NUMC is honored by Heart Association for treatment

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Nassau University Medical Center earned national recognition for its efforts to improve the management of heart failure in September. The medical center, in East Meadow, received the American Heart Association’s Gold Plus-Get With The Guidelines Heart Failure Quality Achievement Award.

The award was given to the hospital for its commitment to ensuring that heart failure patients receive the best treatment according to scientific evidence that has been nationally recognized and researched. The hospital’s ultimate goal is speeding up recovery and reducing readmissions for heart failure patients.

“In order to achieve Gold Plus, you need to have the highest numbers,” Amgad Makaryus, chairman of the Department of Cardiology at NUMC, said. “This means greater than 85 percent in the categories such as evidence-based medication treatment, different measurements of the heart and the patient education and patient follow-up.”

More than 6.5 million adults in the United States are living with heart failure. The condition tends to be chronic and causes patients to be readmitted to the hospital. 

“You need to be on top of things,” Makaryus said. “You’re treating hundreds and hundreds of patients, and you need to meet all of the criteria for a year.”

The 2021 award is based on data received from 2020. It was hard to meet the criteria during the coronavirus pandemic, Makaryus said.

Heart failure is manageable with the right medicine, lifestyle changes and devices. Many heart failure patients live enjoyable, productive lives. Heart failure is hard to treat, though, said Makaryus, and it is different among patients.

“Nassau University Medical Center is dedicated to improving the quality of care for our patients with heart failure by implementing the American Heart Association’s Get With The Guidelines-Heart Failure initiative,” Anthony Boutin, president and CEO of NUMC said. “The end goal is to ensure more people in Long Island can experience longer, healthier lives.”

Get With The Guidelines is the American Heart Association/American Stroke Association’s hospital-based quality improvement program provides hospitals with the latest research-based guidelines. Get With The Guidelines was developed with the goal of saving lives and making recovery faster. It has helped more than 9 million patients since 2001.

“We are pleased to recognize Nassau University Medical Center for their commitment to heart failure care,” said Dr. Clyde Yancy, chief of cardiology at Northwestern University’s Feinberg School of Medicine. “Hospitals that follow Get With The Guidelines protocols often see fewer readmissions and lower mortality rates — a win for health-care systems, families and communities.”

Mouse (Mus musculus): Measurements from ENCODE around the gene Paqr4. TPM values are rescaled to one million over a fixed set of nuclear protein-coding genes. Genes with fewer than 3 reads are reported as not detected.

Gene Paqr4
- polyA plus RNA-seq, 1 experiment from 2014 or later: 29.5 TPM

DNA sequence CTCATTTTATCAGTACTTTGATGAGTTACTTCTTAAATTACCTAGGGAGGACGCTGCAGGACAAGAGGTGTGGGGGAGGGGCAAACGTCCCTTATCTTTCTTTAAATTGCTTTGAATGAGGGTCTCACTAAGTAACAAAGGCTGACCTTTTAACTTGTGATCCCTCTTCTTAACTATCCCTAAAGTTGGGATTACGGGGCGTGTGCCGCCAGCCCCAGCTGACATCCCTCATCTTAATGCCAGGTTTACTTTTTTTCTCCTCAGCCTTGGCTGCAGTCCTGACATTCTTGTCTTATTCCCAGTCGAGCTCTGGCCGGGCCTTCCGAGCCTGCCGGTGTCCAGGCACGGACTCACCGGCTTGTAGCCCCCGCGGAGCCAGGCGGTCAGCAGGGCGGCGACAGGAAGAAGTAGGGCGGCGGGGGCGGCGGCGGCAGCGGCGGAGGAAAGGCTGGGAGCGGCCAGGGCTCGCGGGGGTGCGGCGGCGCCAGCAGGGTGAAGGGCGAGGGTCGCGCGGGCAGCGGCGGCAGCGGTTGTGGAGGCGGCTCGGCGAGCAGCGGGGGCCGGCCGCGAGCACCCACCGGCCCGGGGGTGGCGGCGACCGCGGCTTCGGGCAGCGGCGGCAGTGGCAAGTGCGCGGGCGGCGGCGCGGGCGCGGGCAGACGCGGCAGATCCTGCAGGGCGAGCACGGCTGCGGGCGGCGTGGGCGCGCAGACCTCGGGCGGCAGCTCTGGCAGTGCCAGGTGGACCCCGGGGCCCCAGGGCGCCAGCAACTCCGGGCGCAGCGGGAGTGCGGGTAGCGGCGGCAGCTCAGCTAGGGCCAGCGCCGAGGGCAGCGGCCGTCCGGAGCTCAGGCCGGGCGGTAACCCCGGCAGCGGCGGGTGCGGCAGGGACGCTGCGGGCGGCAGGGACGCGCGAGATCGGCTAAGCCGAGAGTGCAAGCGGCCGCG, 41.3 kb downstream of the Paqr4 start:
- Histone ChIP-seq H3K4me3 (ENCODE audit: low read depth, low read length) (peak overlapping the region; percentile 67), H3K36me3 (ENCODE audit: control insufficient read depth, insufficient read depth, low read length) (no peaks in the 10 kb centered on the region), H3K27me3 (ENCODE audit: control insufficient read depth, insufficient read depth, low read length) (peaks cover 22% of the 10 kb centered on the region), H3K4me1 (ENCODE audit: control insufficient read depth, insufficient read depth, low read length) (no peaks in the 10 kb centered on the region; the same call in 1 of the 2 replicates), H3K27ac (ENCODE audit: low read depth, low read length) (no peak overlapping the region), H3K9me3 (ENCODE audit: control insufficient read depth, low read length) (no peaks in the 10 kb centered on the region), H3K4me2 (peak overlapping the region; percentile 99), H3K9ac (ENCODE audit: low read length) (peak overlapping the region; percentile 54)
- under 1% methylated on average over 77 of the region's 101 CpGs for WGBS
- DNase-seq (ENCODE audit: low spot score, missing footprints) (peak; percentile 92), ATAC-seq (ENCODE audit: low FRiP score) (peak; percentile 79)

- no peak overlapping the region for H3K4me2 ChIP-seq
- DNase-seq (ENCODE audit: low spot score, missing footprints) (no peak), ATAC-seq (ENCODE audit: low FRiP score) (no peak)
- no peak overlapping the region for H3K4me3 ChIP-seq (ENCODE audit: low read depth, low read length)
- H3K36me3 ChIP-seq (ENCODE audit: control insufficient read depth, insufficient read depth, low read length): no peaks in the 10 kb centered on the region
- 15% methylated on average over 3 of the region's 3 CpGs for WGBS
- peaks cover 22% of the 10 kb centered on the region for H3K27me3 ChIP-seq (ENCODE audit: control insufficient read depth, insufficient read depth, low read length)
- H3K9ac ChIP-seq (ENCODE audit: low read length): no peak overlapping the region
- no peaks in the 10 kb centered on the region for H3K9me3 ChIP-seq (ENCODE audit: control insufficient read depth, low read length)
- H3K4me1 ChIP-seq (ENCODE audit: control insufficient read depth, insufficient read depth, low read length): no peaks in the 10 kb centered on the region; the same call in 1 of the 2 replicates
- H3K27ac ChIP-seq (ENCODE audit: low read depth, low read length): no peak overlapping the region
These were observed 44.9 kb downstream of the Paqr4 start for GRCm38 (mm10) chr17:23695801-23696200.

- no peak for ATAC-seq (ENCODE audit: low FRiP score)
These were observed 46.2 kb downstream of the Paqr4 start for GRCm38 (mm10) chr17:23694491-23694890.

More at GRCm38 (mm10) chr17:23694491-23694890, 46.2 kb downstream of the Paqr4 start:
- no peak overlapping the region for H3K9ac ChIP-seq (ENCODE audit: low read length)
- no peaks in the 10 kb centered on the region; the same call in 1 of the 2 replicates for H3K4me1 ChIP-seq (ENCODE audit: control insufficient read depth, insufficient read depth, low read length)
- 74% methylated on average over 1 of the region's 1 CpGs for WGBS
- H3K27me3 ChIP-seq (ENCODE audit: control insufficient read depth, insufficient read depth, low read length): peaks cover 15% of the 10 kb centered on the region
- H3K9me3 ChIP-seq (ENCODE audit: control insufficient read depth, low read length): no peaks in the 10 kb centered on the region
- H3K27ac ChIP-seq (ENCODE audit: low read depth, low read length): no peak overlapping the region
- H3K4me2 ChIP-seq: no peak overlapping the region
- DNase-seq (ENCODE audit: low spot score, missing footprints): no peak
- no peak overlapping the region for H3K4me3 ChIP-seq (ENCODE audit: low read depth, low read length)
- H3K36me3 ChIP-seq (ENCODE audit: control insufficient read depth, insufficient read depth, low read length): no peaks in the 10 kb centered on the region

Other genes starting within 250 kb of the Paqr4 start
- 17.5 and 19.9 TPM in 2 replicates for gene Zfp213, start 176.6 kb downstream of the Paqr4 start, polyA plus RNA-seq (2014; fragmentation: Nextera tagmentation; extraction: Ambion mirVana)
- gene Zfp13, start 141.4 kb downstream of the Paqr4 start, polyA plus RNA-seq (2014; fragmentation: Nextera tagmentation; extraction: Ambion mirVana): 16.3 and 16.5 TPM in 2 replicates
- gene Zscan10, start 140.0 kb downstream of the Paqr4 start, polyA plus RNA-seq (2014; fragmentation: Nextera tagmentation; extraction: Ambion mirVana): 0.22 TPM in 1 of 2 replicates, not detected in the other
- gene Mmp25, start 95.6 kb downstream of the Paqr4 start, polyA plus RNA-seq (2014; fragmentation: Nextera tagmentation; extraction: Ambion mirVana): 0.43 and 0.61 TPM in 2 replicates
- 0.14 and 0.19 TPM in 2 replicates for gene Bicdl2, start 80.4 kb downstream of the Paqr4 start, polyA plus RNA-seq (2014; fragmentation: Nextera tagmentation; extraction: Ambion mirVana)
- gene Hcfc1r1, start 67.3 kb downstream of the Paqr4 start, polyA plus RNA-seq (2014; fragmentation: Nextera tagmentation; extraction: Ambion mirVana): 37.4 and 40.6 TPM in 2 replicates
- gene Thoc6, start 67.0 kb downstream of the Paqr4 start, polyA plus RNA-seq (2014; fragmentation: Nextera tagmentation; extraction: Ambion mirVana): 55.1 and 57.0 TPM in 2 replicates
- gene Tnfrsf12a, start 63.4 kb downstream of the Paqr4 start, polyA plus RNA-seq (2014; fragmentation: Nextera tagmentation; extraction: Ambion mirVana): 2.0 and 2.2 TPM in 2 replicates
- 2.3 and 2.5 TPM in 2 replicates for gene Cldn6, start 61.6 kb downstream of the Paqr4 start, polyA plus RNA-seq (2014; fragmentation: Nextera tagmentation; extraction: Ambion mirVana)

Participants apply for the annual award by sharing their commitment to providing high-end care to heart failure patients. They are also rated on the education they provide to their patients to help them manage their heart failure once they are home. There are six levels of achievement: gold plus, gold, silver plus, silver, bronze and participating.

NUMC was also recognized on the association’s Target: Heart Failure Honor Roll. To achieve this honor, a hospital must meet specific criteria, such as helping patients improve medication adherence, providing early follow-up care and coordination, and enhancing patient education. The ultimate goal is to reduce hospital readmissions and help patients live with their condition.

The medical center also received the Association’s Type 2 Diabetes Honor Roll award. To be considered, hospitals must meet measures developed with more than 90 percent of compliance for 12 months to meet the “Overall Diabetes Cardiovascular Initiative Composite Score.”

“Our score of 91.3 is actually higher than the average of all New York hospitals and all of Long Island hospitals,” Makaryus said. “It’s a great accomplishment.”

NUMC is a  “safety-net hospital,” committed to treating patients regardless of insurance status or ability to pay. This can make treating patients harder.

“Our patients tend to have other social determinants of health that might not allow them to fulfill the outcome that other patients have who have better means,” he said. “Despite the disparities, we still treat our patients and get them to the same health levels as other better-off patients.”

Patients may be unable to pay for medication or even a ride to the hospital, and NUMC has programs to help in both of these situations. “We try to target these things,” Makaryus said. “We have a finance department, we have people to help with transportation, we have people to help with the transition of care and more. We try to really help our patients in the community.”

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